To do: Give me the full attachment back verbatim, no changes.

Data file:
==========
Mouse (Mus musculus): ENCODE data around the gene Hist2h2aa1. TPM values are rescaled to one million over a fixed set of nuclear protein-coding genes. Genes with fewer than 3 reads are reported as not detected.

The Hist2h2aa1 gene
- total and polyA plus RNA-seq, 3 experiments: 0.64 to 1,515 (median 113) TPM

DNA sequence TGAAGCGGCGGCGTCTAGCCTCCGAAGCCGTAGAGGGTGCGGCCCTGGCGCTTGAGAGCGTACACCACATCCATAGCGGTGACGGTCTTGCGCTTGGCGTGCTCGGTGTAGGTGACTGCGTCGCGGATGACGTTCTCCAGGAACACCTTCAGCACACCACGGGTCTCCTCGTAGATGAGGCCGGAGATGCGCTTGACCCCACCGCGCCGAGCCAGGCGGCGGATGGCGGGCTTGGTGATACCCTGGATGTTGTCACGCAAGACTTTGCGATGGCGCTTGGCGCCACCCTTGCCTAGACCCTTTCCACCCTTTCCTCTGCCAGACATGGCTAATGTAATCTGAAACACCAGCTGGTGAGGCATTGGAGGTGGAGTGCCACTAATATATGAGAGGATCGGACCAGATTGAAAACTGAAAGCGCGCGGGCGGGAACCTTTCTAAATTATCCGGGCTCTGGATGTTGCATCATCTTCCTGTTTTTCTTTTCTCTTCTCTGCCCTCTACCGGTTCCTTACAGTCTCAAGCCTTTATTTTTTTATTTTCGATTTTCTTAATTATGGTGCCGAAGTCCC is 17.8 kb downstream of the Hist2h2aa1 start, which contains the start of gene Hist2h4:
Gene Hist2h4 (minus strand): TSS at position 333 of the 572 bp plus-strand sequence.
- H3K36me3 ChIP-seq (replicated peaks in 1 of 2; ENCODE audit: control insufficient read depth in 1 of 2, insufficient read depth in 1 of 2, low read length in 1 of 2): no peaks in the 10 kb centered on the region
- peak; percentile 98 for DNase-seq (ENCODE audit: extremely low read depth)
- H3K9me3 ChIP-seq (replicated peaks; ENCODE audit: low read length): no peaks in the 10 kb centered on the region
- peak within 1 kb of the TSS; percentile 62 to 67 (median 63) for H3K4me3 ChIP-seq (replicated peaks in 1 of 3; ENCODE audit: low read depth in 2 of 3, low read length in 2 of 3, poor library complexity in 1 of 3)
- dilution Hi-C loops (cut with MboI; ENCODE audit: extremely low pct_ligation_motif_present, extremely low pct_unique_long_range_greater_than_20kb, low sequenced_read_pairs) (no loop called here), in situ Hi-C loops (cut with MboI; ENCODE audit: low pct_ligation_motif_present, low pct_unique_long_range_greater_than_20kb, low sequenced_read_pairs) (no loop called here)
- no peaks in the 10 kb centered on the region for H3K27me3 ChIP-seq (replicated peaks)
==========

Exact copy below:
Mouse (Mus musculus): ENCODE data around the gene Hist2h2aa1. TPM values are rescaled to one million over a fixed set of nuclear protein-coding genes. Genes with fewer than 3 reads are reported as not detected.

The Hist2h2aa1 gene
- total and polyA plus RNA-seq, 3 experiments: 0.64 to 1,515 (median 113) TPM

DNA sequence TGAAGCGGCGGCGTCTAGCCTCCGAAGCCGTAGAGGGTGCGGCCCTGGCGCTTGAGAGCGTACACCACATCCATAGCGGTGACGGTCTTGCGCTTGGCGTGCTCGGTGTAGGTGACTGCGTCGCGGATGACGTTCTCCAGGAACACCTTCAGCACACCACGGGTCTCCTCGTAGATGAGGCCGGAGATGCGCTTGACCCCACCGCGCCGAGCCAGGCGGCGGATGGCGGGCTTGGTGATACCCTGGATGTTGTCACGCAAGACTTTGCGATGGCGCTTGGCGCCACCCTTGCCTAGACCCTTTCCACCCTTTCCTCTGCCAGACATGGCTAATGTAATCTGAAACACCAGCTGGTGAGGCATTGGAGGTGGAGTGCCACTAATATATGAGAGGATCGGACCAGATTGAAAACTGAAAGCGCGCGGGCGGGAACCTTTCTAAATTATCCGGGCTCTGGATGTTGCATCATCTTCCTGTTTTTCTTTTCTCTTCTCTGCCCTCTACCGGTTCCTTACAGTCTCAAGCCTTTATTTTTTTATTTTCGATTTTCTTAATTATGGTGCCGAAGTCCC is 17.8 kb downstream of the Hist2h2aa1 start, which contains the start of gene Hist2h4:
Gene Hist2h4 (minus strand): TSS at position 333 of the 572 bp plus-strand sequence.
- H3K36me3 ChIP-seq (replicated peaks in 1 of 2; ENCODE audit: control insufficient read depth in 1 of 2, insufficient read depth in 1 of 2, low read length in 1 of 2): no peaks in the 10 kb centered on the region
- peak; percentile 98 for DNase-seq (ENCODE audit: extremely low read depth)
- H3K9me3 ChIP-seq (replicated peaks; ENCODE audit: low read length): no peaks in the 10 kb centered on the region
- peak within 1 kb of the TSS; percentile 62 to 67 (median 63) for H3K4me3 ChIP-seq (replicated peaks in 1 of 3; ENCODE audit: low read depth in 2 of 3, low read length in 2 of 3, poor library complexity in 1 of 3)
- dilution Hi-C loops (cut with MboI; ENCODE audit: extremely low pct_ligation_motif_present, extremely low pct_unique_long_range_greater_than_20kb, low sequenced_read_pairs) (no loop called here), in situ Hi-C loops (cut with MboI; ENCODE audit: low pct_ligation_motif_present, low pct_unique_long_range_greater_than_20kb, low sequenced_read_pairs) (no loop called here)
- no peaks in the 10 kb centered on the region for H3K27me3 ChIP-seq (replicated peaks)